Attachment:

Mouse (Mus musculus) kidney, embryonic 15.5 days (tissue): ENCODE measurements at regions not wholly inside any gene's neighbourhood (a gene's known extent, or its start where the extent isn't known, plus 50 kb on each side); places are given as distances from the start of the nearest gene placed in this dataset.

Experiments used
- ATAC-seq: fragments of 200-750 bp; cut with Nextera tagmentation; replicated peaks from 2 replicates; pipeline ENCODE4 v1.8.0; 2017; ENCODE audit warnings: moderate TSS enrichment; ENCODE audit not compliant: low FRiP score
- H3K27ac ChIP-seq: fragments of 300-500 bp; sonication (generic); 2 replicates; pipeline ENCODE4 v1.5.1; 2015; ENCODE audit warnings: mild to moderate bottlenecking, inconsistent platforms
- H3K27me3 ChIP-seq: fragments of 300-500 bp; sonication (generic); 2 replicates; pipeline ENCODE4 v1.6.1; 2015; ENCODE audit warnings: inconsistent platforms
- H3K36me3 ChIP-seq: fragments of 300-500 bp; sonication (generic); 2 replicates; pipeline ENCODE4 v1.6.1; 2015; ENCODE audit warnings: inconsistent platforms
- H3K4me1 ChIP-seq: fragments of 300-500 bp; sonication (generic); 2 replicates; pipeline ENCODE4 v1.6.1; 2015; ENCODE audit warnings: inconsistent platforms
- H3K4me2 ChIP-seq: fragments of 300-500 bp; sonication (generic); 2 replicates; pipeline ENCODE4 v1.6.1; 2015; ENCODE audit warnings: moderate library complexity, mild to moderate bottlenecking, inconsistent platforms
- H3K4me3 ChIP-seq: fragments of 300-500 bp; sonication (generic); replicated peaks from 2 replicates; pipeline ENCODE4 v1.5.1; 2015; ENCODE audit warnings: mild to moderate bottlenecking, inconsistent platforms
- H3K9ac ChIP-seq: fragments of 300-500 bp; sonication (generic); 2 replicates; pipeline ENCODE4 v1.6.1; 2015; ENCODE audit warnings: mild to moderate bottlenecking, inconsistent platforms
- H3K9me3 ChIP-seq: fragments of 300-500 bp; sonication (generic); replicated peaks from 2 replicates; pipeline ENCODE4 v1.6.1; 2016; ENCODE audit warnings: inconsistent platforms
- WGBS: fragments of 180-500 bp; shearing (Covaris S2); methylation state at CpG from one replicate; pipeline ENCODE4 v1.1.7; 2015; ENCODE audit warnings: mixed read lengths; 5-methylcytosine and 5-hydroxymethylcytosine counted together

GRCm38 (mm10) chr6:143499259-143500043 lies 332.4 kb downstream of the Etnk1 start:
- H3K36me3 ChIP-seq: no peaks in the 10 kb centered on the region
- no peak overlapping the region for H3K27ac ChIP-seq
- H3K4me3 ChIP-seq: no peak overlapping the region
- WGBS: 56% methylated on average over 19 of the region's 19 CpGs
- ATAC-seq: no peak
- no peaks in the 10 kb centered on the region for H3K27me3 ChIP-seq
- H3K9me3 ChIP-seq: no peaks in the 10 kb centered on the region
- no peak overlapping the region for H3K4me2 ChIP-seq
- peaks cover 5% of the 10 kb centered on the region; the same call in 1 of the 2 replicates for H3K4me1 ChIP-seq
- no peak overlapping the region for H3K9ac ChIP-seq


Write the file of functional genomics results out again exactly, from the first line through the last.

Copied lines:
Mouse (Mus musculus) kidney, embryonic 15.5 days (tissue): ENCODE measurements at regions not wholly inside any gene's neighbourhood (a gene's known extent, or its start where the extent isn't known, plus 50 kb on each side); places are given as distances from the start of the nearest gene placed in this dataset.

Experiments used
- ATAC-seq: fragments of 200-750 bp; cut with Nextera tagmentation; replicated peaks from 2 replicates; pipeline ENCODE4 v1.8.0; 2017; ENCODE audit warnings: moderate TSS enrichment; ENCODE audit not compliant: low FRiP score
- H3K27ac ChIP-seq: fragments of 300-500 bp; sonication (generic); 2 replicates; pipeline ENCODE4 v1.5.1; 2015; ENCODE audit warnings: mild to moderate bottlenecking, inconsistent platforms
- H3K27me3 ChIP-seq: fragments of 300-500 bp; sonication (generic); 2 replicates; pipeline ENCODE4 v1.6.1; 2015; ENCODE audit warnings: inconsistent platforms
- H3K36me3 ChIP-seq: fragments of 300-500 bp; sonication (generic); 2 replicates; pipeline ENCODE4 v1.6.1; 2015; ENCODE audit warnings: inconsistent platforms
- H3K4me1 ChIP-seq: fragments of 300-500 bp; sonication (generic); 2 replicates; pipeline ENCODE4 v1.6.1; 2015; ENCODE audit warnings: inconsistent platforms
- H3K4me2 ChIP-seq: fragments of 300-500 bp; sonication (generic); 2 replicates; pipeline ENCODE4 v1.6.1; 2015; ENCODE audit warnings: moderate library complexity, mild to moderate bottlenecking, inconsistent platforms
- H3K4me3 ChIP-seq: fragments of 300-500 bp; sonication (generic); replicated peaks from 2 replicates; pipeline ENCODE4 v1.5.1; 2015; ENCODE audit warnings: mild to moderate bottlenecking, inconsistent platforms
- H3K9ac ChIP-seq: fragments of 300-500 bp; sonication (generic); 2 replicates; pipeline ENCODE4 v1.6.1; 2015; ENCODE audit warnings: mild to moderate bottlenecking, inconsistent platforms
- H3K9me3 ChIP-seq: fragments of 300-500 bp; sonication (generic); replicated peaks from 2 replicates; pipeline ENCODE4 v1.6.1; 2016; ENCODE audit warnings: inconsistent platforms
- WGBS: fragments of 180-500 bp; shearing (Covaris S2); methylation state at CpG from one replicate; pipeline ENCODE4 v1.1.7; 2015; ENCODE audit warnings: mixed read lengths; 5-methylcytosine and 5-hydroxymethylcytosine counted together

GRCm38 (mm10) chr6:143499259-143500043 lies 332.4 kb downstream of the Etnk1 start:
- H3K36me3 ChIP-seq: no peaks in the 10 kb centered on the region
- no peak overlapping the region for H3K27ac ChIP-seq
- H3K4me3 ChIP-seq: no peak overlapping the region
- WGBS: 56% methylated on average over 19 of the region's 19 CpGs
- ATAC-seq: no peak
- no peaks in the 10 kb centered on the region for H3K27me3 ChIP-seq
- H3K9me3 ChIP-seq: no peaks in the 10 kb centered on the region
- no peak overlapping the region for H3K4me2 ChIP-seq
- peaks cover 5% of the 10 kb centered on the region; the same call in 1 of the 2 replicates for H3K4me1 ChIP-seq
- no peak overlapping the region for H3K9ac ChIP-seq